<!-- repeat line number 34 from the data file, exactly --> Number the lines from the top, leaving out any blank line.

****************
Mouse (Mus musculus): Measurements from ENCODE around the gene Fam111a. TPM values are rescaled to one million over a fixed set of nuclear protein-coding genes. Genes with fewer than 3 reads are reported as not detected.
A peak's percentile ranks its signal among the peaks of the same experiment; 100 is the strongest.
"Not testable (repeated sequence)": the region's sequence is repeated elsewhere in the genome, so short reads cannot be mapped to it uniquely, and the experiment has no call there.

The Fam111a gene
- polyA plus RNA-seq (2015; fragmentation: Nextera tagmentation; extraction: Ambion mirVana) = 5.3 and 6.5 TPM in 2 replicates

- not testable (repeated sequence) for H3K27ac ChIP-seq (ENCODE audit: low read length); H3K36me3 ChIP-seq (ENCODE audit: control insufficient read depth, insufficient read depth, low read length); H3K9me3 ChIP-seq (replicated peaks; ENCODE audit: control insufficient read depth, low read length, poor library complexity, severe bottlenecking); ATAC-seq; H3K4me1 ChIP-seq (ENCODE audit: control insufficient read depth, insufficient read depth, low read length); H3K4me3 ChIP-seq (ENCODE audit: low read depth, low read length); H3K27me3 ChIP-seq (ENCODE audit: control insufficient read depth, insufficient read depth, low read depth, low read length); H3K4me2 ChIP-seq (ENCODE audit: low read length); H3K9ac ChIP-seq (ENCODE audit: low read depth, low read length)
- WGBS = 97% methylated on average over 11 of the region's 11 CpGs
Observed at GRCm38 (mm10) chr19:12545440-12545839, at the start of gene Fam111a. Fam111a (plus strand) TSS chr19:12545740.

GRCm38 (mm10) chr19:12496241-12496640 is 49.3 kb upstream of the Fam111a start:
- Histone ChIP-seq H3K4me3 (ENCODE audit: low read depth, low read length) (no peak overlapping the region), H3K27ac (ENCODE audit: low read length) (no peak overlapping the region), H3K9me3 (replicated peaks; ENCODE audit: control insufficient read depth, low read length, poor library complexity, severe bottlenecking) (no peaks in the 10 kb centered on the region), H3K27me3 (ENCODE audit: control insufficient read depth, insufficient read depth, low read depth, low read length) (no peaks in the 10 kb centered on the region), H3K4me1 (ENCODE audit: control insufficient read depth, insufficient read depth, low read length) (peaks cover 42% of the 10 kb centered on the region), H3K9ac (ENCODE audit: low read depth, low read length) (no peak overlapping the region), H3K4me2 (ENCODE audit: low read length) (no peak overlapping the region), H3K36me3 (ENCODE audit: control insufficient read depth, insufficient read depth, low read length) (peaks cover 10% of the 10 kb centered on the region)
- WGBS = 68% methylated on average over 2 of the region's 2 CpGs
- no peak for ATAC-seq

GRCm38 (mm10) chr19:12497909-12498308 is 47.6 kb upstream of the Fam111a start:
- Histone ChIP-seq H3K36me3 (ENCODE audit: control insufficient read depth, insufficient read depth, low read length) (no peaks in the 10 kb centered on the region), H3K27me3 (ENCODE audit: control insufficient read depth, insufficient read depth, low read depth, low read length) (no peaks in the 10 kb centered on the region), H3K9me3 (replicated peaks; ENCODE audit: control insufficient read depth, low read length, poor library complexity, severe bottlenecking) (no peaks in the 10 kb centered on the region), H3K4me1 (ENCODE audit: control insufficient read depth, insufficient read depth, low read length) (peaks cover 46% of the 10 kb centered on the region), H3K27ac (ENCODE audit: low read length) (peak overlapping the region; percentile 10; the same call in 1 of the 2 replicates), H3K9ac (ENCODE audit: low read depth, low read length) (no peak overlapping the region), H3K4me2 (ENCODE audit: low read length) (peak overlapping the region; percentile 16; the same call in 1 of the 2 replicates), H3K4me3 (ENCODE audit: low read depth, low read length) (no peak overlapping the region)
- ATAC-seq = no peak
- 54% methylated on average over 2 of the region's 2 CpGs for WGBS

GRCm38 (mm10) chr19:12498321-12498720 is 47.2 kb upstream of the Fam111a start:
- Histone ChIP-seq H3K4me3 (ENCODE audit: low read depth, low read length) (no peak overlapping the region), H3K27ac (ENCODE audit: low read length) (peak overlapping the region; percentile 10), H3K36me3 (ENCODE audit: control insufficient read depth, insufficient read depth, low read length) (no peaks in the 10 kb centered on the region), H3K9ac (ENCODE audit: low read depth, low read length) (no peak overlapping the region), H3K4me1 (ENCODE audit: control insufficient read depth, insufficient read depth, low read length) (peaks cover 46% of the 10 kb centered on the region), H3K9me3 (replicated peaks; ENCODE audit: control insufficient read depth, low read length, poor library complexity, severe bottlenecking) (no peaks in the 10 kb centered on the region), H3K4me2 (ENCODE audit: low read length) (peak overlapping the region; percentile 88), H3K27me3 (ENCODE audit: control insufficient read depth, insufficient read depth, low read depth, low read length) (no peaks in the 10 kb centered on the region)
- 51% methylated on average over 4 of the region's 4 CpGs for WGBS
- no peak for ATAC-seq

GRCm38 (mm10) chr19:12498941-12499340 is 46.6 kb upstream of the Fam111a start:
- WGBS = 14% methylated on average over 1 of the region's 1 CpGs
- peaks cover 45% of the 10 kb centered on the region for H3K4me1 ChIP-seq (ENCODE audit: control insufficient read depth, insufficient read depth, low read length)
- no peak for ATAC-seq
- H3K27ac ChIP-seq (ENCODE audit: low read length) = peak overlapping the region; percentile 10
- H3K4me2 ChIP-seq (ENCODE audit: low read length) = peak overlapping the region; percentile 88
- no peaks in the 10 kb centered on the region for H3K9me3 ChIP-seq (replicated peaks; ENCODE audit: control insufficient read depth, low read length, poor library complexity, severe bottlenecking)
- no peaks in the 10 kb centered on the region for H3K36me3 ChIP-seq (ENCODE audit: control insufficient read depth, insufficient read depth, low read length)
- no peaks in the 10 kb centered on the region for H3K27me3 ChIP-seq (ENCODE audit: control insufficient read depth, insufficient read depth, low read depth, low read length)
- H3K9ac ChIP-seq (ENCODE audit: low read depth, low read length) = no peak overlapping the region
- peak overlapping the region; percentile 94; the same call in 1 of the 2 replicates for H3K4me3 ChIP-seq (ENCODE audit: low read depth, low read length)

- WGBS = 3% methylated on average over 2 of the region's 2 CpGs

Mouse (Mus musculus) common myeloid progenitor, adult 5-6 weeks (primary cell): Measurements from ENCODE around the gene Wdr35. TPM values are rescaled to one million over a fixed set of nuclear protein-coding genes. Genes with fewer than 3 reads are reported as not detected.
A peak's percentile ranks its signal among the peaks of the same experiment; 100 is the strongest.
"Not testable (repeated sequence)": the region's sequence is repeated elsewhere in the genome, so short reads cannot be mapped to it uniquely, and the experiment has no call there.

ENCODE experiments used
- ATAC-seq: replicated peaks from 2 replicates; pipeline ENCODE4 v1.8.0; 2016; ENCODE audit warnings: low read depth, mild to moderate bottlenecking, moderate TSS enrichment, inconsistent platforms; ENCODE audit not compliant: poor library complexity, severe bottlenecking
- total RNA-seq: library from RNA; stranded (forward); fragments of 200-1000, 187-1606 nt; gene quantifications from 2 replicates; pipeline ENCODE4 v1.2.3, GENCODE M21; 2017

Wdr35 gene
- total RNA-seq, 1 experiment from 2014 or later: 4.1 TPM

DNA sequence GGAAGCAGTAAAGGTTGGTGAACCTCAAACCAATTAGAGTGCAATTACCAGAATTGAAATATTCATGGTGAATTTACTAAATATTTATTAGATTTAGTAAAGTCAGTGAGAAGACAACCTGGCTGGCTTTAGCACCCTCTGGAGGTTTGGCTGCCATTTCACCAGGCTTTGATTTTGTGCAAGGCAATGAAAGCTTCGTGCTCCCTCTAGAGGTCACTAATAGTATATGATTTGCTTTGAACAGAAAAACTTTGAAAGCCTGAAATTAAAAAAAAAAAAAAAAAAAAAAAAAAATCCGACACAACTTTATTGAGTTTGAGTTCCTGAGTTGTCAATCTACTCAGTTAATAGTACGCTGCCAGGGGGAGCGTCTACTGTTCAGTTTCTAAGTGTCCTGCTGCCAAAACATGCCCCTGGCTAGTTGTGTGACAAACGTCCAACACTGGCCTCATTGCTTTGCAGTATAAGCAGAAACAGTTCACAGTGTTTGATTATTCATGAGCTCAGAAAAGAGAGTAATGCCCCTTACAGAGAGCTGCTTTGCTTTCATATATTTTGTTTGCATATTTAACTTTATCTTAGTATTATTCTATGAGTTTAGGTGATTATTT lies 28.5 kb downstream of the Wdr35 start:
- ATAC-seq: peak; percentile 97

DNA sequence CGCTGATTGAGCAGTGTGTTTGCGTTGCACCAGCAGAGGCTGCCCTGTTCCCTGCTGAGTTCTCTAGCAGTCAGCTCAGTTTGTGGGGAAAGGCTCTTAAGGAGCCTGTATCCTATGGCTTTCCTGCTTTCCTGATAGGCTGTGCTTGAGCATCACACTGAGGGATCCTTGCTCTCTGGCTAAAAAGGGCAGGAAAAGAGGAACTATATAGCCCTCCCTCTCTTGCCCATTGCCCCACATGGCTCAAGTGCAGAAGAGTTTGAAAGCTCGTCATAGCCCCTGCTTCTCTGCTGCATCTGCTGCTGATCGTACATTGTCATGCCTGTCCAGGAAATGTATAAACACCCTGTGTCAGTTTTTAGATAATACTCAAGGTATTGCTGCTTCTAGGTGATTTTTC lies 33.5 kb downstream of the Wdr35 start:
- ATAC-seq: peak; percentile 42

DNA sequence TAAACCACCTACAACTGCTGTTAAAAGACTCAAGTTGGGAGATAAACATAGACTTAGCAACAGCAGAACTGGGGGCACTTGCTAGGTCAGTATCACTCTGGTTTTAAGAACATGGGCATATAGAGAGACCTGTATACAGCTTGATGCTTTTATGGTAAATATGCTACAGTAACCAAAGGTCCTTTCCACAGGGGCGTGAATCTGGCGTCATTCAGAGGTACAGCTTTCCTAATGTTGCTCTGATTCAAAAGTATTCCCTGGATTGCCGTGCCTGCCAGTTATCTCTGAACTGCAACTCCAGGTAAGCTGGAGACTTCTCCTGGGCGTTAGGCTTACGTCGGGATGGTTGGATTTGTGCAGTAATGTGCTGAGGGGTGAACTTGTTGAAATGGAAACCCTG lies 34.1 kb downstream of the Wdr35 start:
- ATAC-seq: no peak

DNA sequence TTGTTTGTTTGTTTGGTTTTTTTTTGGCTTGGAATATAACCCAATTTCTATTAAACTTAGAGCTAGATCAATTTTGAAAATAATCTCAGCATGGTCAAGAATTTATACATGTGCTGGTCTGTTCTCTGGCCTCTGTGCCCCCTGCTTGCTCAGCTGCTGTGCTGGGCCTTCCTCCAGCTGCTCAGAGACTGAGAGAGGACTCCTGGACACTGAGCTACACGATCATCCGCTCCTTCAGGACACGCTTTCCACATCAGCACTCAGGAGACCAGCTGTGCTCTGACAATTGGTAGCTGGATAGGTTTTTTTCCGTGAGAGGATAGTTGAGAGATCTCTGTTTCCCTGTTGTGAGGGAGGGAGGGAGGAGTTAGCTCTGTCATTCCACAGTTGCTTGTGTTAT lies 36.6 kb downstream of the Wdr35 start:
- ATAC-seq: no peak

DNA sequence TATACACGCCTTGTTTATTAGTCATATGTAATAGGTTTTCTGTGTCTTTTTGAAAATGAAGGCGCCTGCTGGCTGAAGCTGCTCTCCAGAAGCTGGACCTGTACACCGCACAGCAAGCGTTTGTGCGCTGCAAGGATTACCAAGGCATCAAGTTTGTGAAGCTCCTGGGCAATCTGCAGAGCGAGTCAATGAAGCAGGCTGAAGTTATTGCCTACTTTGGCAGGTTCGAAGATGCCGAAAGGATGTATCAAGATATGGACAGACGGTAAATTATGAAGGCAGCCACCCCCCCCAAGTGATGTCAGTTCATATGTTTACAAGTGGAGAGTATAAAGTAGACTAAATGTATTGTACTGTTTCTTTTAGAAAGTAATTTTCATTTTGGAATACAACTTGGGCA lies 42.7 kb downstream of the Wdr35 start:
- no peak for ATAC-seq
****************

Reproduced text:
A peak's percentile ranks its signal among the peaks of the same experiment; 100 is the strongest.